Well, the Bixbys are concentrating on their first kid this season – Bixby announced her pregnancy right after the draft, if you recall – and I wish them all the luck and happiness on Earth.

After that? Can she, will she, return to the pitch?

We’ll have to see. Based on last season it will be a hell of a stretch.

Grade: F

Hard to see her 2023 any other way; Bixby was the anti-Gotham last season, from first (okay, third…) to worst. That’s saddening to write.

One Last thing…

Among the many defections from the Thorns this offseason the departure of Nadine Angerer might have been the least-expected, if for no other reason than that she had persisted through four managers (Riley – spit! – Parsons, Wilkinson, and Norris).

Certainly she’d put in her time; over eight years, and that’s many times the typical tenure of an assistant coach. I wonder, though, whether the deconstruction of Bella Bixby might have had something to do with it.

Bixby was troubled all season, and it was her coach’s job to 1) fix her, or 2) replace her with someone who could succeed. Angerer did neither, and I can’t help but wonder why. Misplaced confidence? Excessive compassion? Simply losing her touch?

Without any inside information I have no idea. But it seems peculiar that Angerer grabbed her hat right after her keeper had the worst season of any of her players during Angerer’s time as goalkeeper coach.

Correlation? Or causation?

We’ll never know.

Up Next: The Backline.

John Lawes
Latest posts by John Lawes (see all)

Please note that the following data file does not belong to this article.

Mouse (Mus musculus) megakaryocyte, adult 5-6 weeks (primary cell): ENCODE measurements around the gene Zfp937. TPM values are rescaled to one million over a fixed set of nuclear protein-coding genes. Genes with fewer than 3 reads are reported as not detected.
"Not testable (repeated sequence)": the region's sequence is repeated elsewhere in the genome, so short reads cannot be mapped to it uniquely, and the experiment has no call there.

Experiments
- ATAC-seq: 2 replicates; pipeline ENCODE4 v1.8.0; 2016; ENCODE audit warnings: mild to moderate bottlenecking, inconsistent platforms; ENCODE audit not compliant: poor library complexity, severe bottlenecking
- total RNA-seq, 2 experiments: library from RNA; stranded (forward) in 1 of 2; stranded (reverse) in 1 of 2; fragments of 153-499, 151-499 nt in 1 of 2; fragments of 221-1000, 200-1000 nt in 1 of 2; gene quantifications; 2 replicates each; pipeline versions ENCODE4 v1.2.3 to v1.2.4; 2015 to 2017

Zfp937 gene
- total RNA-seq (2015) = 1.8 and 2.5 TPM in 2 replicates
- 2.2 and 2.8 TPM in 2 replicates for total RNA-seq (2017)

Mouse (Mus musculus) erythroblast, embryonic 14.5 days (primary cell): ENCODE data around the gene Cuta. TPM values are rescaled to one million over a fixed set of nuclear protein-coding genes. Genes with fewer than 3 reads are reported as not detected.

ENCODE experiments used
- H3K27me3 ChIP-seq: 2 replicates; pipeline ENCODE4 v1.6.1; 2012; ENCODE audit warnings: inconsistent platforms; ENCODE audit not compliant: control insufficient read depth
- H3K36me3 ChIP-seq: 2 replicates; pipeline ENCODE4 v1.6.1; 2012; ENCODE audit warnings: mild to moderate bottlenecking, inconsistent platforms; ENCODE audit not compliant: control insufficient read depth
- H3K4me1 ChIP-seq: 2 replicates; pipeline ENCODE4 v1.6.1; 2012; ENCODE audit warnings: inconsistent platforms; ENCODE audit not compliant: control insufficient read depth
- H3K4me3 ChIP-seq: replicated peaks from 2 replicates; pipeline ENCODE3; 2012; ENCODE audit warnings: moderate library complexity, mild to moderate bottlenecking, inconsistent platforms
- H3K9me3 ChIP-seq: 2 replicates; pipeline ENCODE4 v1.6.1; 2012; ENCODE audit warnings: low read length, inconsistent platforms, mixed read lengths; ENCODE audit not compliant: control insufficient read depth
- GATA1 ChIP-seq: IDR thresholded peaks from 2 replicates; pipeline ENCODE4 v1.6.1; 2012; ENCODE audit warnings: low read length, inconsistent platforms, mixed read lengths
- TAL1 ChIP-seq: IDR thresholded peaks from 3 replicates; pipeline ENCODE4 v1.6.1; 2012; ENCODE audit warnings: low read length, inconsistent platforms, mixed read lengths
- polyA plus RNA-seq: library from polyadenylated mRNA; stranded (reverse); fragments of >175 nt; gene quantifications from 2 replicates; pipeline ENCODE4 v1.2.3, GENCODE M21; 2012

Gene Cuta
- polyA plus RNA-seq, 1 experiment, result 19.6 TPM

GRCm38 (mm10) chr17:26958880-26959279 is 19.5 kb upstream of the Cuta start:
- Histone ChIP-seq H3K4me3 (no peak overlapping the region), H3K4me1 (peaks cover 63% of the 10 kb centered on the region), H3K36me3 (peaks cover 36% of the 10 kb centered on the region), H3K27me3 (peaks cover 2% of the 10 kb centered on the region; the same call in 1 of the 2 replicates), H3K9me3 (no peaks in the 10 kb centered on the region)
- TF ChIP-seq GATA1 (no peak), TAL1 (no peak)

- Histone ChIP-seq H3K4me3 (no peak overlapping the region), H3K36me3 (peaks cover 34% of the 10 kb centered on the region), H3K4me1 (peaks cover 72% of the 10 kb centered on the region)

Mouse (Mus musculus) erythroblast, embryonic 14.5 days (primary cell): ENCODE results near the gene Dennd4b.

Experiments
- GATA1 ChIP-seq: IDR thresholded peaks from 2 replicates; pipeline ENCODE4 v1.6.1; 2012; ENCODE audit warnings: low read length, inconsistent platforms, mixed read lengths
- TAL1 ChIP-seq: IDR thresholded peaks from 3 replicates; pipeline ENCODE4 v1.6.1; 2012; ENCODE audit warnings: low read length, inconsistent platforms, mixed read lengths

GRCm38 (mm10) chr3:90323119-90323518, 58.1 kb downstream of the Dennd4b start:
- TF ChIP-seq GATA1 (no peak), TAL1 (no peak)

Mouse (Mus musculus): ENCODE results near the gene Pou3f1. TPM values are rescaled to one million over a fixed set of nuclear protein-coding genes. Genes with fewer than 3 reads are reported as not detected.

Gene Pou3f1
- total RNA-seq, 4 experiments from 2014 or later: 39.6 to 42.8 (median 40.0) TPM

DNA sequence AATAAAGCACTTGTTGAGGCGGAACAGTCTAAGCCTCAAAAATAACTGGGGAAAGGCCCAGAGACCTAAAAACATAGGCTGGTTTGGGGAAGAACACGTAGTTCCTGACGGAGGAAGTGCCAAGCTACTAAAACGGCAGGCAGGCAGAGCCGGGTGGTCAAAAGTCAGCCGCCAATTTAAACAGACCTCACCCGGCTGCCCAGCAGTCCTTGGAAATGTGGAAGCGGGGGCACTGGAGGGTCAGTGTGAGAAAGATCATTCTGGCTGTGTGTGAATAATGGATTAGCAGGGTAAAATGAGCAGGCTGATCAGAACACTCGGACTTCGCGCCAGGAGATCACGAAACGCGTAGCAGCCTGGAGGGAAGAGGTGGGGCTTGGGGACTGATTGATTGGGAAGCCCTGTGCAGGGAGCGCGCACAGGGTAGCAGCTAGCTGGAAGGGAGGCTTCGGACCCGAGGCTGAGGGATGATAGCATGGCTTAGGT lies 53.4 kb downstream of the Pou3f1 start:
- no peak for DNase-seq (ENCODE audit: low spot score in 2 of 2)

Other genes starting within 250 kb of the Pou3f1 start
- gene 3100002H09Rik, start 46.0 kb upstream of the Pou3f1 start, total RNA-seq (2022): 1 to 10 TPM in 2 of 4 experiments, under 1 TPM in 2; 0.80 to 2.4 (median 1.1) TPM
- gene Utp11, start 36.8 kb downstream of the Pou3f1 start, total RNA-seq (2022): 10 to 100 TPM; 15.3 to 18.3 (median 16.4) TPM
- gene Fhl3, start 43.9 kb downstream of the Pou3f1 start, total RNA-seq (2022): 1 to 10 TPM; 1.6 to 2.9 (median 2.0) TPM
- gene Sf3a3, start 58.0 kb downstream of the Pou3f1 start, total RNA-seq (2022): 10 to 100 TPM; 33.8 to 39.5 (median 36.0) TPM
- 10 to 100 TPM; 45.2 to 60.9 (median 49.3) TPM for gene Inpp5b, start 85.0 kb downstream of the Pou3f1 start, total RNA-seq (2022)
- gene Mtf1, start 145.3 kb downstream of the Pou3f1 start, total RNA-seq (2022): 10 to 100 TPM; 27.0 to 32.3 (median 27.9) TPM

4 thoughts on “2023 Final Grades – The Keepers

  1. I love Bella, but your 2023 grade is as objectively correct as your 2022 grade was. I put some of the blame on Angerer and Norris, they should have benched her sooner.
    I am so happy for Bella and her husband on the happy news, she looked so blissful in the photo. Maybe now is the time for her to turn the page on soccer, but I will miss her.

    1. I lay her 2023 entirely on her coaching staff, as well as the brutal soccer tradition that mitigates against swapping out keepers. She was clearly struggling both technically and mentally and Angerer or Norris should have sat her much sooner rather than let her end up with that dumpster fire in LA.

      She seems like a decent person, and I hope she has a safe and joyous delivery and a wonderful new addition to her family.

  2. Regarding Bixby, perhaps some time away from the game will really help. It is why coaches will bench a player, to get their head out of the game so they can get it back into the game. 2022 Bixby still exists, and she simply needs to find that level of play. I totally agree that Norris/Angerer should have made coaching decisions, and also agree that the culture of giving a GK a day off once in while is not a great idea. It doesn’t take much for a GK to pick up a knock, and having a replacement who has played can be really important. Its the same for a position player, where the coaching staff has to get them ready.

    1. That’s where I think the soccer tradition of staying with keepers hurt. A keeper who gets benched can be destroyed mentally. It’s the soccer Cone of Shame.

      Compare that with ice hockey, where goalies get swapped and there’s no shame involved. You have a bad night and “Hey, man, how ’bout take a seat and we’ll see what Ivan can do. Just not your night, dude”.

      But in soccer we can’t do that, and I think that’s a problem.